10 Disclosures/Advertising: FTC Rule requires 4 specific disclosures: 1.the amount of time it will take to obtain the promised debt relief; 2.with respect to debt settlement services, the amount of money or percentage of each outstanding debt that the customer must accumulate before provider will make a bona fide settlement offer; 3.if the debt relief program entails not making timely payments to creditors, a warning of the specific consequences thereof; and 4.if the provider requests or requires the customer to place funds in a dedicated bank account, that the customer owns the funds held in the account and may withdraw from the debt relief service at any time without penalty, and receive all funds remitted to the account; Disclosure must be made prior to entering into the debt settlement agreement
11 Disclosures/Advertising: The FTC Rule prohibits misrepresentations about material aspects of debt relief services, including success rates and a provider’s nonprofit status. Savings claims in advertising must be based on actual experience of all customers, including those who dropped out or failed to complete the program. Additionally, savings claims must: – Base the savings on the amount of debt enrolled at the beginning of the program; – Include the impact of fees on the claimed savings; and Include all debts enrolled, not just those that were settled successfully.
12 Additional Disclosures: If a consumer is required to set aside funds in a dedicated account to pay fees and settlements: – the account must be held at an insured financial institution; – the consumer owns and controls the funds, including any interest, and must be free to withdraw them at any time; – the debt relief service may not own, control, or have any affiliation with the financial institution; – the debt relief service may not split fees with the financial institution; and – the consumer may stop working with the debt relief service at any time without penalty and any funds must be returned to the consumer within seven business days, minus any fees that have been earned.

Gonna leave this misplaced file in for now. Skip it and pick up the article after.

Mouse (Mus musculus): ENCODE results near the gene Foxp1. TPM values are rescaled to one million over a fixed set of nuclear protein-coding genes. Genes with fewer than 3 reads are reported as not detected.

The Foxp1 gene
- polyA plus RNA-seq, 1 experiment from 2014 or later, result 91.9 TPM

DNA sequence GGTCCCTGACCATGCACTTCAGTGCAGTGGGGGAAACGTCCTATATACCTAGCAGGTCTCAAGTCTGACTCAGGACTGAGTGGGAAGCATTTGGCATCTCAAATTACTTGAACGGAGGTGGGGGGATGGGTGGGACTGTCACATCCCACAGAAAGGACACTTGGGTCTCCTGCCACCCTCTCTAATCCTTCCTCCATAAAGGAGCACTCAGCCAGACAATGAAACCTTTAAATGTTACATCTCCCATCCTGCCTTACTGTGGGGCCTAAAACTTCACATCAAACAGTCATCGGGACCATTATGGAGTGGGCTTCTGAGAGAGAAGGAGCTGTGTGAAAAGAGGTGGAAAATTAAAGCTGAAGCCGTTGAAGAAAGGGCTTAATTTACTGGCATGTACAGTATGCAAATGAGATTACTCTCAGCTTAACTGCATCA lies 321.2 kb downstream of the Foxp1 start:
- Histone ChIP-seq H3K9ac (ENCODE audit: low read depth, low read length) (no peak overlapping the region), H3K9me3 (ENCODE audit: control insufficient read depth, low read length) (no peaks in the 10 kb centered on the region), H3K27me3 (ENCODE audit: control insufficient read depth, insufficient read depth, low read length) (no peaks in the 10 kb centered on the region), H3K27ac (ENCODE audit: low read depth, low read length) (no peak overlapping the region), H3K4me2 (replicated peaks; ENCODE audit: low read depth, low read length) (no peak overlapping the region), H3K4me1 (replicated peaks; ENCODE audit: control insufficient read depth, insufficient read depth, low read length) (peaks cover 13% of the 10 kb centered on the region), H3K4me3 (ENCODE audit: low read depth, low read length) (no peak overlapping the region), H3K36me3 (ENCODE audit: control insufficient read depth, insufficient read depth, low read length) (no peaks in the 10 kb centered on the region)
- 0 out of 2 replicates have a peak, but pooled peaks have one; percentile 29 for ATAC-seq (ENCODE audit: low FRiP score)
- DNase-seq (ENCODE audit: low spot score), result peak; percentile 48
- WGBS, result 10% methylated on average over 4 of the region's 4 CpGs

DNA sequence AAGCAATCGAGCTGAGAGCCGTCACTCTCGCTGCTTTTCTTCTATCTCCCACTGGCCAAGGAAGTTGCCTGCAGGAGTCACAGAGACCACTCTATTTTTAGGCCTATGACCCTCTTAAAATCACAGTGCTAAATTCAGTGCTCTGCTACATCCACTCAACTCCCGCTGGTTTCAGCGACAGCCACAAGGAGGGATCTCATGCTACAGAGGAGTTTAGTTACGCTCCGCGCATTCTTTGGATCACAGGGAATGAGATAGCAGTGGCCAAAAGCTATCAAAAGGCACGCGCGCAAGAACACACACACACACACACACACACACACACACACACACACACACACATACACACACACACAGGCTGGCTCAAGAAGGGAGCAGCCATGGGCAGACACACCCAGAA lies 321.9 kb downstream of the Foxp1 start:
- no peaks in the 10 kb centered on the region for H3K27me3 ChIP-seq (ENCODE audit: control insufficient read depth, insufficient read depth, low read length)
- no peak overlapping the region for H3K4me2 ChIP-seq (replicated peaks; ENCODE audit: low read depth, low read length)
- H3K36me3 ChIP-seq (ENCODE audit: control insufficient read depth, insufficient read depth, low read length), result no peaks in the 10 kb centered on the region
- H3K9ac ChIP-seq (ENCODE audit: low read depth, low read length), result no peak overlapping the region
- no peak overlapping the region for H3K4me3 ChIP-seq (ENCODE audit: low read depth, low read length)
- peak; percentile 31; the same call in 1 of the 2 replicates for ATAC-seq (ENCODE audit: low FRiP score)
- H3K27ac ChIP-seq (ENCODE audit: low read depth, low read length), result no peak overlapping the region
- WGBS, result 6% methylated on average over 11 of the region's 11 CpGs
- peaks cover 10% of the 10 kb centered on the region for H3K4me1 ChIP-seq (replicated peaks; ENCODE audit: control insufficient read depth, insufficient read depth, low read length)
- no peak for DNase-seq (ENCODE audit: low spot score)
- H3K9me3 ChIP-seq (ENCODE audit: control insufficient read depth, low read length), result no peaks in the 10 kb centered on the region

13 Other State Legislation/Regulation: Seven states bar debt settlement by for profit entities Six states have adopted the Uniform Debt Management Services Act Twenty-six states cap the fees that may be charged While some states exempt attorneys who are licensed to practice in the state, others only exempt attorneys where the debt settlement is incidental to the practice of law.
14 Uniform Act: The Uniform Debt Management Services Act provides for licensing of debt settlement providers The Act caps fees that may be charged at 30% of the principal saved States that have adopted the Act also allow, as an alternative, between 17% and 20% of the total debt enrolled at the inception of the plan
15 Recommendations Registration/Licensing Internet and Intrastate Application Nonprofit Providers Lead Generators Fee Caps Disclosures Attorneys engaged in debt settlement services
16 Interim Registration IssueWhether and when to require licensing or registration and with what requirements? RecommendationInterim registration for two year term Data collection during the 2-year window for report to the Committee on final licensing recommendation $500 per year registration fee to cover cost of implementation RationaleFTC Rule change creates uncertain industry landscape – in prior testimony and comment letters, industry participants had indicated that they would close if advance fees were banned (84% according to USOBA)
17 Comments - 5 commenters supported registration - 2 did not oppose and 1 opposed “MCRC, CJ and Maryland Cash Campaign support an interim registration period…” – MCRC “Until licensing can be properly evaluated, registration should be required…at minimum an annual reporting requirement to include audited financial statements, number of clients served and the dollars deposited and fees charged – CCCS of MD “Given the dramatic changes wrought by the FTC TSR, we agree that registration…on an interim basis with plans for subsequent re-evaluation, together with a grant of enforcement and investigative authority to the MD Commissioner is a sensible approach – CareOne ”…registration, as it applies to attorneys, is both unnecessary and unworkable.” - Persels “[Supports] a short registration with a nominal fee.” - Debt Shield “provide a framework for DLLR to more accurately assess the state of the debt settlement industry and the need…to regulate…” Debt Management Associates